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Monday, November 08, 2010

How to use ArcPad with SQL - Part 2, UPDATE

A while back we wrote a blog introducing SQL and how you can use it with ArcPad, so here is the follow up article on how go that bit further (anyone else feel like screaming Buzz lightyear's catchphrase?).

For those who are new to ArcPad and/or SQL click on the link above. If you are you too impatient for that then the summary is "Using SQL in ArcPad allows us to select, modify and delete many features in one go quickly and potentially without the use of EDITFORMS (or even when data is not present in ArcPad)". You are now up to speed.

So since the last blog you will have all gone away played with ArcPad and Studio using either your own AXF or the Riverside Sample data and constructed the select queries and all gone "WOW that is amazing! I can't believe how easy and simple it is" and then you would have, now doubt, said "Yeah, it's great I can select lots of stuff, now I want to edit it too. Come on ArcPad Team stop teasing us. We want to know more!"


Updating

In the previous blog we wrote an UPDATE Statement:

UPDATE Poles SET COMMENT = 'The pole requires maintenance' WHERE MATERIAL = 'S'

Breaking it up you can see the command is going to find All of the Poles that have a Material type code of S and UPDATE the Comment field with 'The pole requires maintenance'. If you haven't already, open up ArcPad Studio and play around with the SQL editor to get a good feel for what we are about to do.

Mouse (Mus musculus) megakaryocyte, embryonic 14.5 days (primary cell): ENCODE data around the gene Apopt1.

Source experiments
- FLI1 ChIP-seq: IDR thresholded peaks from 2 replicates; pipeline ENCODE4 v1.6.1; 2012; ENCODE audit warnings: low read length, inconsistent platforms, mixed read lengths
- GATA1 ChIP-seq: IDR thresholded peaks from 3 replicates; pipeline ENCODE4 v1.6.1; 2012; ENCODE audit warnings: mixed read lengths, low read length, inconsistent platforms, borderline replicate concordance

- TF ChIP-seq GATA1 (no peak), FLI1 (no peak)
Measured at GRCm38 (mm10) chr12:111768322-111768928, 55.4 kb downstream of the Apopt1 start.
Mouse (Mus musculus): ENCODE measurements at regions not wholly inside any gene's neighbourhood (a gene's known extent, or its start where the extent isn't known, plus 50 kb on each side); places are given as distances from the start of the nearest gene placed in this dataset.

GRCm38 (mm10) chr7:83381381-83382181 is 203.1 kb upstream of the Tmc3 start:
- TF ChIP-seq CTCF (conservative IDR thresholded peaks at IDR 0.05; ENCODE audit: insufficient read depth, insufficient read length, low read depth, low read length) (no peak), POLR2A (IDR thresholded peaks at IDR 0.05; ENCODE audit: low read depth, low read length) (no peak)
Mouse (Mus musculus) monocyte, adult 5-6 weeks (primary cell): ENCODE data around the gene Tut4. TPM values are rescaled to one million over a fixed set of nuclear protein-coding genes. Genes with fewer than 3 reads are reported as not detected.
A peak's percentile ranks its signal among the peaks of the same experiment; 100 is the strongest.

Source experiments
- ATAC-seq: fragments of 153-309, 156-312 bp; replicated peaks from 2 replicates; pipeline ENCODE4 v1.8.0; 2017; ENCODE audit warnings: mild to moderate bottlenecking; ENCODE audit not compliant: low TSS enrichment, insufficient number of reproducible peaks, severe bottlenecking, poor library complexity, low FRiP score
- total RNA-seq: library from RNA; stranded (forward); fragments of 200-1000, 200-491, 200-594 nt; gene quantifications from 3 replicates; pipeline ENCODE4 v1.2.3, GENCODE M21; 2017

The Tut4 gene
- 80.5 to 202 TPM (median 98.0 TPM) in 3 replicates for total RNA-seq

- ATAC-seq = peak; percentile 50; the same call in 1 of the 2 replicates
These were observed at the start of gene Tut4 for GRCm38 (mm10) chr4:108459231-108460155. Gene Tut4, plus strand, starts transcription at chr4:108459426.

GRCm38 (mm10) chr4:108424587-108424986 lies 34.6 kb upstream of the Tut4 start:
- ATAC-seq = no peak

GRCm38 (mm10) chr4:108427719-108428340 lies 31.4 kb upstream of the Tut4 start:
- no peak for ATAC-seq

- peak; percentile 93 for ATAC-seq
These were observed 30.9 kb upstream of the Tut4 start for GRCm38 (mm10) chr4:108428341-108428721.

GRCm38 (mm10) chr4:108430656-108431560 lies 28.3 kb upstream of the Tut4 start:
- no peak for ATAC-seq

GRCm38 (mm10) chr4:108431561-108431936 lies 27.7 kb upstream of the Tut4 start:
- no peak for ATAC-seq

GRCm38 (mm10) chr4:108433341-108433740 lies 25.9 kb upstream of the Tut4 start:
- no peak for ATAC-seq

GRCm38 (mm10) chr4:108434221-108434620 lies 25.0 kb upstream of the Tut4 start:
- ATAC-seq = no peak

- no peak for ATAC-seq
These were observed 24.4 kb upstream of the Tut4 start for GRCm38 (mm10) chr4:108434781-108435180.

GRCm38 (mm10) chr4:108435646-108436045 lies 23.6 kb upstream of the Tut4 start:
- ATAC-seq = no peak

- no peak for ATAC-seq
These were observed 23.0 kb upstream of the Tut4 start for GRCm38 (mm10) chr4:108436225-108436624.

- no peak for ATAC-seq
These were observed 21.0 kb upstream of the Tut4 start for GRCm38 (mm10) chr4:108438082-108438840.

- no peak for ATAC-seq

Ready, Steady, Scripting

We are now going to UPDATE the zonecode to Multiple Family residential (Zone Code = 4, check the ST_PARCEL_ZONECODE table in the Riverside AXF) for all the Parcels with an APN between 22501002 and 22501007. Now the thing is we haven't talked about how to actually implement this in script, so let's have a look at the ingredients:

  • One PC with a functioning keyboard
  • One willing participant (well you might not be that willing)
  • One copy of ArcPad 7 or above (preferably ArcPad 10, because it's shinier).
  • The Riverside sample data (or you can adjust the script to fit your data – I know you'll do this afterwards anyway)

First of all Open up ArcPad Studio and click the Applet icon (or File, New, Applet)


Next we want to create a Toolbar in our new applet. I always give my toolbars and tools a prefixed name so I remember what they are in the script, so I called this toolbar tlbrSQLUpdate. Once you have added a toolbar you add a tool button. Press Add Custom… (and for tools I prefix them with tl). Press OK a couple of times and save your applet. I suggest you save it straight to your default ArcPad Applets folder. Windows 7: C:\Users\Public\Documents\ArcPad\Applets and Windows XP C:\Documents and Settings\All Users\Documents\ArcPad


Now that we have a button that will be used to fire off the script, let's write the script.

This approach of SQL editing can only be done with an AXF (not shapefiles) as we will be using the DATASOURCE object to connect to the data. If your new to this, I will explain it as we go.